Justina Ray, a wildlife biologist, is executive director and senior scientist at the Wildlife Conservation Society Canada. She contributed this article to Live Science's Expert Voices: Op-Ed & Insights.
Reindeer are an enduring and beloved Christmas icon. However, Dasher and Dancer only slightly resemble their wild cousins — strong and graceful caribou. If you let your imagination run wild, you might be forgiven for thinking that reindeer — or caribou, as they're called in North America — seem to fly as they run across frozen lakes.
The holiday season offers one of the few opportunities for people to make a quick connection between the celebrated reindeer of song and story, and their real-world equivalent in the wild. As a conservation biologist, I have had the special privilege of witnessing their movements across boreal forest expanses during my winter survey research.
I was trained as a carnivore biologist, and my experiences in the northern boreal forests of Ontario began more than 10 years ago in work focused on finding wolverine tracks in the snow. During those searches, I would often encounter caribou, or their tracks, in the same remote areas. Both caribou and wolverines are species that require large, wild areas and have relatively low tolerance to land clearing, roads and habitat fragmentation.
Over time, I have become increasingly engaged in caribou research and conservation . This research has become especially urgent in the context of society's increasing appetite for natural resources and subsequent expansion into previously wild areas. In addition to having less space, majestic animals like caribou must adapt to a changing climate and the consequences of unpredictable weather patterns. Offering an extreme example of the consequences of intensive habitat change, several caribou populations in the Rocky Mountains of British Columbia and Alberta have disappeared — or number fewer than 10 individuals — as a result of habitat destruction, and leases are still being granted for energy development within the best habitats that remain.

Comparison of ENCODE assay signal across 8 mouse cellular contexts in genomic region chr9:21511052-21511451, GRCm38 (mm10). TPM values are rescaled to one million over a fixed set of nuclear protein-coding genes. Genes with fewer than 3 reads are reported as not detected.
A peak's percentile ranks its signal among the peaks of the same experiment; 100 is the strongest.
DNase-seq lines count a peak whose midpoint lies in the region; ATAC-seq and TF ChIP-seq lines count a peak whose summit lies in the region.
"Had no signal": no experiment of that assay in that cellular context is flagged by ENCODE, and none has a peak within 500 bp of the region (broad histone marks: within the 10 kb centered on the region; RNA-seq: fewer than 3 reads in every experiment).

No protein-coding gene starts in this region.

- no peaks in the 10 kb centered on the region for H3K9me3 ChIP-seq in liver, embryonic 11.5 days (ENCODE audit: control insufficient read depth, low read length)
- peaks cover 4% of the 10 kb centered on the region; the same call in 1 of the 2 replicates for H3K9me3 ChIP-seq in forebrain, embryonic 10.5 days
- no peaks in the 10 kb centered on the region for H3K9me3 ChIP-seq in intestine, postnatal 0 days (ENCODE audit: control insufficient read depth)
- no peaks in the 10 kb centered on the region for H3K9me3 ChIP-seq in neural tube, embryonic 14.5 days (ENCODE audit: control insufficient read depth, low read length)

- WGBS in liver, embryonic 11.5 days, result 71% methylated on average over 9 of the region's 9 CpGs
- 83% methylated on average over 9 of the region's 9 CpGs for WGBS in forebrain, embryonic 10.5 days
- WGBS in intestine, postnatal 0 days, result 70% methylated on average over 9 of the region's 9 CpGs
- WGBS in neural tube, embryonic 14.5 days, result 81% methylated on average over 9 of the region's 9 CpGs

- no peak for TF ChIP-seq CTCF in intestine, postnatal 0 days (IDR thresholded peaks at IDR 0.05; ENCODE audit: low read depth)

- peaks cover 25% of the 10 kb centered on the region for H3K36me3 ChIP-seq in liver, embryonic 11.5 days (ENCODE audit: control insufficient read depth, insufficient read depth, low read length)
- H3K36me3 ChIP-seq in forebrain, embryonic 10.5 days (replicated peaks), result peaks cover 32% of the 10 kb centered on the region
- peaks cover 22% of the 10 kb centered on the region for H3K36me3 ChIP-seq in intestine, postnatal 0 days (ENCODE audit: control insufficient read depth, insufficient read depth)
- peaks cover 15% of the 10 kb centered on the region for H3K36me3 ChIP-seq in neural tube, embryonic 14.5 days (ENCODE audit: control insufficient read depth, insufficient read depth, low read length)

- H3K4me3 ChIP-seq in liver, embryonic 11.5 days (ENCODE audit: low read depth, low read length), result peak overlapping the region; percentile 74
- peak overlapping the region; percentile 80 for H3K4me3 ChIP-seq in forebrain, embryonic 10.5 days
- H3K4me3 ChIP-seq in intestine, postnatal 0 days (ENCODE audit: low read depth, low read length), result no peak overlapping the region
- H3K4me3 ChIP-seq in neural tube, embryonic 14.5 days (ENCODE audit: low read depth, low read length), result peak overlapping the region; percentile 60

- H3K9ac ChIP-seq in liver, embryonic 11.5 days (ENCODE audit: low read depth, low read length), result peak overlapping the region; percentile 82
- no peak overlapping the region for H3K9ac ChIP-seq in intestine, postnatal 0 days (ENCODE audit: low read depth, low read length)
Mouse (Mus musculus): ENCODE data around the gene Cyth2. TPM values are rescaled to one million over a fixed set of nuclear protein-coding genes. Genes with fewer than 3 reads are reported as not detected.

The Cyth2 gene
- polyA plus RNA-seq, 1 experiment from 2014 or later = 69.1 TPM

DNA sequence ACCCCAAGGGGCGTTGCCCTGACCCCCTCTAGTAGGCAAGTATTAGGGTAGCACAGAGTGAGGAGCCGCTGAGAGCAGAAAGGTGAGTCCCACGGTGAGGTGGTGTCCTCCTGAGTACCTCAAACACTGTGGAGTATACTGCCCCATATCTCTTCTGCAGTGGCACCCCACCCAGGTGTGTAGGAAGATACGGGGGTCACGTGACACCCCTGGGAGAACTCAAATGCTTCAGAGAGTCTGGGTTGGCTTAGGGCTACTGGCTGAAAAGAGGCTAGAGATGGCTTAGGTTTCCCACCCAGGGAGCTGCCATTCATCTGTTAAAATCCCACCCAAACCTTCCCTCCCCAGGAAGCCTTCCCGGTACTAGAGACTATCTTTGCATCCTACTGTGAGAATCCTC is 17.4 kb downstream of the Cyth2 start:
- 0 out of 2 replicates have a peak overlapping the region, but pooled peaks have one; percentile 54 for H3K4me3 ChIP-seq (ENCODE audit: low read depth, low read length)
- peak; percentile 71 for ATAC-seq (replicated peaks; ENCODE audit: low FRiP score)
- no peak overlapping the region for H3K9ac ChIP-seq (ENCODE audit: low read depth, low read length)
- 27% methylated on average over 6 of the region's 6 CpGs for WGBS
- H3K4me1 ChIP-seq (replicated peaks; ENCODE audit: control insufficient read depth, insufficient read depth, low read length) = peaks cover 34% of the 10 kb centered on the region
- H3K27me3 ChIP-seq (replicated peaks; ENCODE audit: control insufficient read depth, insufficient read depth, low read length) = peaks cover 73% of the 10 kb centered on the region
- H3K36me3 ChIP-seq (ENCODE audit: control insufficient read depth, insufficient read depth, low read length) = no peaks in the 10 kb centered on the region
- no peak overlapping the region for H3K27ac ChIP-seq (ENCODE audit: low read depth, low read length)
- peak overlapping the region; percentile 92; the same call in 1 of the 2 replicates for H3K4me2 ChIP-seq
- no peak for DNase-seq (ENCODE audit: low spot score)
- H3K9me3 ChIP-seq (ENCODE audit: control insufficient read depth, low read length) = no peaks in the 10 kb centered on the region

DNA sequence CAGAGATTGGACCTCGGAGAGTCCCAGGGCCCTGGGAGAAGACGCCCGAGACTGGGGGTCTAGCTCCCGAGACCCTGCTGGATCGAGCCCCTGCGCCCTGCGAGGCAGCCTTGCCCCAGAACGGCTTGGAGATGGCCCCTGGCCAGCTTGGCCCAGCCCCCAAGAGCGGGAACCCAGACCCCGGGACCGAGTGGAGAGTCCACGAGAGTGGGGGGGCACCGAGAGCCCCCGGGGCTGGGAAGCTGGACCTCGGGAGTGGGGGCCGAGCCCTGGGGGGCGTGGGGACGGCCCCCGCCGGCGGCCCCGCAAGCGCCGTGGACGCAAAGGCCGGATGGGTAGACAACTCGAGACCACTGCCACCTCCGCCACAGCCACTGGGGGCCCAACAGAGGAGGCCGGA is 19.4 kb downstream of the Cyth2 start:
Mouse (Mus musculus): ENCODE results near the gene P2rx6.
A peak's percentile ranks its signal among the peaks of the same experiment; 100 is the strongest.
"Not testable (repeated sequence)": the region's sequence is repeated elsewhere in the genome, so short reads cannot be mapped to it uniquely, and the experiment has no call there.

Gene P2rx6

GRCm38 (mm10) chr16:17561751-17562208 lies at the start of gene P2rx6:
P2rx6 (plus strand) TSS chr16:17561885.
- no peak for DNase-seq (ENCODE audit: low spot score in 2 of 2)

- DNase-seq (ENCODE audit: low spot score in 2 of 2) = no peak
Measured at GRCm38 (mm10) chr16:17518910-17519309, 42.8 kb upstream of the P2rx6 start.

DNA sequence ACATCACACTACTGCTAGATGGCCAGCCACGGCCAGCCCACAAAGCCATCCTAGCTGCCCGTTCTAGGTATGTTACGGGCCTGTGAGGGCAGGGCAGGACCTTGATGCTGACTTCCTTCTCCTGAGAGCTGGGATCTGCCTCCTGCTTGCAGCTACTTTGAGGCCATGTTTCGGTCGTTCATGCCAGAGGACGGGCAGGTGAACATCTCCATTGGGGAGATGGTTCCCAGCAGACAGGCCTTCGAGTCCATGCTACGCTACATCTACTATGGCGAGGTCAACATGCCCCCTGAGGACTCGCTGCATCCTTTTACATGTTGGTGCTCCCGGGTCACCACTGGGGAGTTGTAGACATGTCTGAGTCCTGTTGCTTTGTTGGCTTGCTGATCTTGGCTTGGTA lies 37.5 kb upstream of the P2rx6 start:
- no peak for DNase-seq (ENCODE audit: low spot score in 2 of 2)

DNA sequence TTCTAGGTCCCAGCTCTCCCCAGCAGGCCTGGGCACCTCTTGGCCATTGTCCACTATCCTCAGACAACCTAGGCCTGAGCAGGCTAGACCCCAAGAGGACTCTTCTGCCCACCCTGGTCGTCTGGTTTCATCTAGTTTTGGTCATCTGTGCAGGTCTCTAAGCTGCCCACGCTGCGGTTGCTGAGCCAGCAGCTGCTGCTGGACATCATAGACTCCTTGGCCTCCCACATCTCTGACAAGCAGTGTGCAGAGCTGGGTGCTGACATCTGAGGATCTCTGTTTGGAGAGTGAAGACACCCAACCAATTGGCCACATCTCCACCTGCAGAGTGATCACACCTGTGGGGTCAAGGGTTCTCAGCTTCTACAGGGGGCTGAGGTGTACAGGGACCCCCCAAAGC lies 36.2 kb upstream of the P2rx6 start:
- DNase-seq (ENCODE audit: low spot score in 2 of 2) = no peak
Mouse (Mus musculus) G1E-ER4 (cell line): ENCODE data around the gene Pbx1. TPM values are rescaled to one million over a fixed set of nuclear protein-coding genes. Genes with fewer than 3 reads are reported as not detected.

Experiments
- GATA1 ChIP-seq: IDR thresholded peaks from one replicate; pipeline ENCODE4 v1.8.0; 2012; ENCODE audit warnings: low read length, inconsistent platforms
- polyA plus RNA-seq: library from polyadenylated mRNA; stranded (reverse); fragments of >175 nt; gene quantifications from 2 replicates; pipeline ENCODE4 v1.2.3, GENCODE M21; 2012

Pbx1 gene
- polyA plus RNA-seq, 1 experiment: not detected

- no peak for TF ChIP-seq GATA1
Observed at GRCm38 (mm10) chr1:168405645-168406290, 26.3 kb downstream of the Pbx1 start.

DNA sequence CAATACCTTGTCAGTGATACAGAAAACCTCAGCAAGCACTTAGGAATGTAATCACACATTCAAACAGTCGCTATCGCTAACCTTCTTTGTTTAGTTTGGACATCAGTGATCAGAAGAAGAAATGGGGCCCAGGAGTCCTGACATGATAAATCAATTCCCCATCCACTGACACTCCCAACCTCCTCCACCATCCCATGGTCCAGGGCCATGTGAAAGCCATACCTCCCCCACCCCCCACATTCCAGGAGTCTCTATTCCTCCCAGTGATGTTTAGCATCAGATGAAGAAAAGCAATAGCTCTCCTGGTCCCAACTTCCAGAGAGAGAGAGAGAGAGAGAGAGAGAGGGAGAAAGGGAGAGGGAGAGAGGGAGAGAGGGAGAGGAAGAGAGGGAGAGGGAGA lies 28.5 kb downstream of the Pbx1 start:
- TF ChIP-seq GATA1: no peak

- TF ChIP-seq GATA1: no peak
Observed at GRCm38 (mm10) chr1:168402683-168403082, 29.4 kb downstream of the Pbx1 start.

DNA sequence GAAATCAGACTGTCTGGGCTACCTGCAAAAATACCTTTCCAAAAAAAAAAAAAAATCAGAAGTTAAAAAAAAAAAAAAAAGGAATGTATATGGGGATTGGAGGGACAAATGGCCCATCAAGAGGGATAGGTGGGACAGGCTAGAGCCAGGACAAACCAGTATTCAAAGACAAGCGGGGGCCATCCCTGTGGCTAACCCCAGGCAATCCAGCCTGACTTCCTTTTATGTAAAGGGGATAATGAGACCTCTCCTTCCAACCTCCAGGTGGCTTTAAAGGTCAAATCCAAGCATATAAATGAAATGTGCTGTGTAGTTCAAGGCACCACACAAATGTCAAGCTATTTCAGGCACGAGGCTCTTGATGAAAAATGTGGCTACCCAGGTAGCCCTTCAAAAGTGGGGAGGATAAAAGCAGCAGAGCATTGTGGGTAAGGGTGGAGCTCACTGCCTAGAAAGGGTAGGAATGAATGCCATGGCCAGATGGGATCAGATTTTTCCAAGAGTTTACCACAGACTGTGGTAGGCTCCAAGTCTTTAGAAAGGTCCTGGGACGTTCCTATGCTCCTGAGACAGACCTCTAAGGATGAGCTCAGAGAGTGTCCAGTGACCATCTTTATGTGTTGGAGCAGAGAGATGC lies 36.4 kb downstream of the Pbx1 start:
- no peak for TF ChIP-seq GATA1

Three Christmases ago, I authored an op-ed on caribou published in The New York Times. In the piece, I cautioned that caribou populations in Canada were declining after having vanished from at least 40 percent of their southern range across the country during the last century. I explained that, caribou faced significant threats to their future, and three years later, there is a heightened sense of urgency. While I thought my characterization of the challenges facing caribou was forceful in 2011, in re-reading my words today, they feel understated.
What has changed in this short time? As a member of the Committee on the Status of Endangered Wildlife in Canada — an independent committee of wildlife experts established under the federal Species at Risk Act to provide the government with scientific assessments wildlife risk of extinction — I have led or been involved in the scientific assessments of 11 caribou population groups across Canada, from Newfoundland to the western mountains to the Arctic.
In many places with good survey information, there is evidence of bad news. Very few of the areas where caribou roam show signs of recovery following population declines. As someone who looks forward to witnessing the majestic movements of caribou every year, the collective picture that continues to emerge regarding their long-term survival is both distressing and discouraging.
Despite what caribou are up against, a growing body of evidence and experience offers options to provide caribou with more meaningful protection than they currently receive. The question is whether there will be sufficient courage to restrain our galloping human footprint and whether we have the patience to undertake the habitat restoration that is necessary.
If this effort is to succeed, it will take decades. But any hope of progress must begin with a clear awareness of the threats caribou face in North America's boreal forests and elsewhere across Canada and Alaska. There are major choices to be made to help ensure that this holiday icon will endure in the wild and continue to spark the imaginations of youngsters dreaming of a reindeer-driven sleigh for generations to come.
Follow all of the Expert Voices issues and debates — and become part of the discussion — on Facebook, Twitter and Google+. The views expressed are those of the author and do not necessarily reflect the views of the publisher. This version of the article was originally published on Live Science.